04 October 2017

New Zealand marks centenary of Passchendaele

New Zealand commemorations marking the centenary of Passchendaele will take place at CWGC cemeteries in Belgium today and next week.

 

On 12 October 1917, the New Zealand Division’s involvement in the Third Battle of Ypres, later known as Passchendaele, led to heavy causalities. It remains the worst 24-hours in New Zealand’s military history in terms of lives lost in a single day.

The commemorations, organised by the New Zealand Defence Force, will begin at CWGC Nine Elms British Cemetery today (4 October) with a Service of Remembrance at 2.30pm. During the service, there will be a tribute to former All Blacks captain David Gallaher, marking the centenary of his death on 4 October 1917.

On Wednesday 11 October from 7pm, a video and sound show will tell the story of New Zealand’s participation in Passchendaele along the ramparts next to CWGC Ypres (Menin Gate) Memorial. It will be followed by the traditional Last Post ceremony at the Menin Gate memorial, which will include a performance by New Zealand musician Dave Dobbyn.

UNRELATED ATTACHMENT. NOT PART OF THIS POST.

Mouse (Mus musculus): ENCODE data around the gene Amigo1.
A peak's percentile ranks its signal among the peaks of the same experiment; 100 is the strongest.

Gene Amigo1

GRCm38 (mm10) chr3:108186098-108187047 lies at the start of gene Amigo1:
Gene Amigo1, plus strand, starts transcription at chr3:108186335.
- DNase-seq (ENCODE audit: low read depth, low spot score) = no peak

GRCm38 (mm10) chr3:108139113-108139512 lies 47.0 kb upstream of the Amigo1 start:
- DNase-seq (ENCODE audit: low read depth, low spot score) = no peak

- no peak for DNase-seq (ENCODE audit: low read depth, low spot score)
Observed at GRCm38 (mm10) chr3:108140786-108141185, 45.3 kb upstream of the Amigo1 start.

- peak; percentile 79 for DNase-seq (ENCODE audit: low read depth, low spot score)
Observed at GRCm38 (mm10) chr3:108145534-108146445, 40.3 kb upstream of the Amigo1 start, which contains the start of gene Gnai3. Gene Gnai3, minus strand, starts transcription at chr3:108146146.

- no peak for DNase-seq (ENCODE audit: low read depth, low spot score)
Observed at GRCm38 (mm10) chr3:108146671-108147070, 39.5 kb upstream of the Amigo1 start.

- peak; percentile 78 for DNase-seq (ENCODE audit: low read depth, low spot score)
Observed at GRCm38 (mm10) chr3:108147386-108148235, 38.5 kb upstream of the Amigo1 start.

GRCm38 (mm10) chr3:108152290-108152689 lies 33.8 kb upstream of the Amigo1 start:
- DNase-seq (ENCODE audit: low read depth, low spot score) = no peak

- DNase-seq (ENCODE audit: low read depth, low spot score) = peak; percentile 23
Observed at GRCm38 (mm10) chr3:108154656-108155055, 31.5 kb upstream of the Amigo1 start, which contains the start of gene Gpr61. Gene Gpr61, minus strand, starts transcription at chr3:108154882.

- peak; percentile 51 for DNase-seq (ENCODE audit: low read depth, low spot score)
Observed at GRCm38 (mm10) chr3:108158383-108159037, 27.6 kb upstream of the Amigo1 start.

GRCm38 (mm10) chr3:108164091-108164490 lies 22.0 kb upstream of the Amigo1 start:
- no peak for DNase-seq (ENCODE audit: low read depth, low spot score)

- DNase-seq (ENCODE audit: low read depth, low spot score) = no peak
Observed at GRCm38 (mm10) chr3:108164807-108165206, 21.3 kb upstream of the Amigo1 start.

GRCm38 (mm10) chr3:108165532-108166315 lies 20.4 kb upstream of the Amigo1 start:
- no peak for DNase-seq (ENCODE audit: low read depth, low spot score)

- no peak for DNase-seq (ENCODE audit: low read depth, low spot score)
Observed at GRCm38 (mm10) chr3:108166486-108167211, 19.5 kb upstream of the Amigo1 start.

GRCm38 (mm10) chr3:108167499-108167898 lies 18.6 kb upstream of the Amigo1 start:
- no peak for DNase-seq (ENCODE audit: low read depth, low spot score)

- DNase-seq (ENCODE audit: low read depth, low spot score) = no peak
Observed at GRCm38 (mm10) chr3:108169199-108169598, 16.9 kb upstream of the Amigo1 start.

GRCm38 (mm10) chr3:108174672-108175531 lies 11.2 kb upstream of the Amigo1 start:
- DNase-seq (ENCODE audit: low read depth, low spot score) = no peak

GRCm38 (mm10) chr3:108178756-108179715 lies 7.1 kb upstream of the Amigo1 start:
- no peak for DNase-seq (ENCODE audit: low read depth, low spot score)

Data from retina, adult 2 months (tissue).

The New Zealand National Commemoration ceremony will take place at the CWGC’s Tyne Cot Cemetery on Thursday 12 October at 11am. On the same day, a sunset ceremony will be held at CWGC Buttes New British Cemetery from 7.15pm.

Chief of Defence Force Lieutenant General Tim Keating said: “More than 1,900 New Zealanders lost their lives in less than a month – 960 of them were killed or succumbed to their wounds sustained on just one of these days, 12 October 1917.

“Passchendaele was a tragedy that left scars that have endured for generations. It remains a stark reminder for those of us in the New Zealand Defence Force today of our responsibility to care for those who serve and the families who support us.”


Photo credits: Stall at St Jean supplying hot drinks to walking wounded troops from the New Zealand Division of II Anzac Corps on 5 October, the day after they captured the village of Grafenstafel during the Battle of Broodseinde. © IWM (Q 2973)

New Zealand wounded are carried to the rear by captured German soldiers. 4 October 1917. By Henry Armytage Sanders. Ref 12/012938/G. Alexander Turnbull Library.